Meanwhile in the West, countless mathematicians of the seventeenth and eighteenth centuries were prey to the fascinations of Pi. Geniuses, like James Gregory, Gottfried Leibniz, Leonhard Euler used Calculus and innovative ways to express Pi in equations and calculated Pi to unprecedented digits. Euler popularised the Greek notation of Pi and produced much of modern mathematical nomenclature.

The present record, as of November 2016, calculates Pi to over 22 trillion digits. Present methods use spectacular series and iterations based largely on the work of Ramanujan, another brilliant mathematician of the Subcontinent. Yet, the exact value of Pi remains elusive and so does the riddle hidden in the simple ratio of any circle’s circumference to its diameter.

For all practical purposes, including for engineering and architecture, and even for celestial calculations, a value of Pi with ten digits suffices. This would calculate the circumference of the earth correctly to the fraction of a centimetre. Forty digits of Pi would give an accurate estimate of the circumference of the Milky Way. So what could possibly be the motivation of calculating Pi to endless digits? Because, as David Blatner explains in his book ‘The Joy of Pi’, “The search for Pi is deeply rooted in the human spirit of exploration – of both our minds and our world – and in our irrepressible drive to test our limits.’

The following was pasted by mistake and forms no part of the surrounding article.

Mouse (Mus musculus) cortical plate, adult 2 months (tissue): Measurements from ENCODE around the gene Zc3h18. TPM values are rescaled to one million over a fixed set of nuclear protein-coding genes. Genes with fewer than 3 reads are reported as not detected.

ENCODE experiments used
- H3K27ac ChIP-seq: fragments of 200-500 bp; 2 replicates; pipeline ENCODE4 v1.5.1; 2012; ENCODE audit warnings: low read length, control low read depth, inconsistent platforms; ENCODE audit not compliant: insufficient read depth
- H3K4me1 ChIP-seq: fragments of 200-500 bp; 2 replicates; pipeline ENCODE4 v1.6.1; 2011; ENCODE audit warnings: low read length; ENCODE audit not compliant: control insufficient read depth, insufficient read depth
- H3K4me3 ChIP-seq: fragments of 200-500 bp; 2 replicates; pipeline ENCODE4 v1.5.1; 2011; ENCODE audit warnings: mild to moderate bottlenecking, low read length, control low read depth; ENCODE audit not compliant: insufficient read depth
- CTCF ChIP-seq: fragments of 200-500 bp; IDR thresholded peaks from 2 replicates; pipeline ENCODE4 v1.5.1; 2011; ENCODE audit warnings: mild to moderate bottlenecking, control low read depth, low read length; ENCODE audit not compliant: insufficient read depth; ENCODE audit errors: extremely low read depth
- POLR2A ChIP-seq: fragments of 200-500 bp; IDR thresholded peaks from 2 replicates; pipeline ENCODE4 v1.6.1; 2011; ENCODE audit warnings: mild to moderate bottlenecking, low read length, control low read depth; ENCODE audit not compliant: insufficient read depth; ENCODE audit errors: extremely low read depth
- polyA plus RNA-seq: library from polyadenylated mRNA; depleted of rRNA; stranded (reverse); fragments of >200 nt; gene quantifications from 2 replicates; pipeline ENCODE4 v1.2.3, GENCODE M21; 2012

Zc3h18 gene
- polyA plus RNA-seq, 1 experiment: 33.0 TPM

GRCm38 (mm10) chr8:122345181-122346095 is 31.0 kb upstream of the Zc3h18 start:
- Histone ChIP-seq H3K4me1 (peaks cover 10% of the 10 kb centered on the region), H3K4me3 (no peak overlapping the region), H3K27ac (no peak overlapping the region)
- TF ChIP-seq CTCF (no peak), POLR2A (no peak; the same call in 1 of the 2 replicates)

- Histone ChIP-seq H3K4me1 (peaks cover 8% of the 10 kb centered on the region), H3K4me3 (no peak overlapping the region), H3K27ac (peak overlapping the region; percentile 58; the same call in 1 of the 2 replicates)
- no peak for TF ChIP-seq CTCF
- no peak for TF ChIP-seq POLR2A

Pi’s mystique is, therefore, less in calculating more digits and more in the complex, irrational manner it unfolds. Its digits do not repeat. It is impossible to guess the following digit. It is infinite and infinitely intriguing. It is found in all subjects, including physics, architecture, statistics and even biology and the arts. Pi also appears in the equations of the Theory of General Relativity of Einstein, whose birthday also falls on Pi Day.

Pi has engaged and intrigued many of the greatest mathematicians. It has been an integral part of the mathematical culture for several millennia. Celebrating Pi is therefore also celebrating mathematics, which Bertrand Russell says “possesses not only truth but supreme beauty – a beauty cold and austere, like that of sculpture, yet sublimely pure and capable of perfection such as only the greatest art possesses.”

Aside from searching for the truth and creating beauty, mathematics paves the way for scientific advancement. Popularising mathematics means promoting reason and the quest for beauty and truth as a guiding principle of our society; It means finally getting out of the stranglehold of present-day clerics who still echo the dogmas of sixteenth-century bigots.

The writer is a freelance contributor.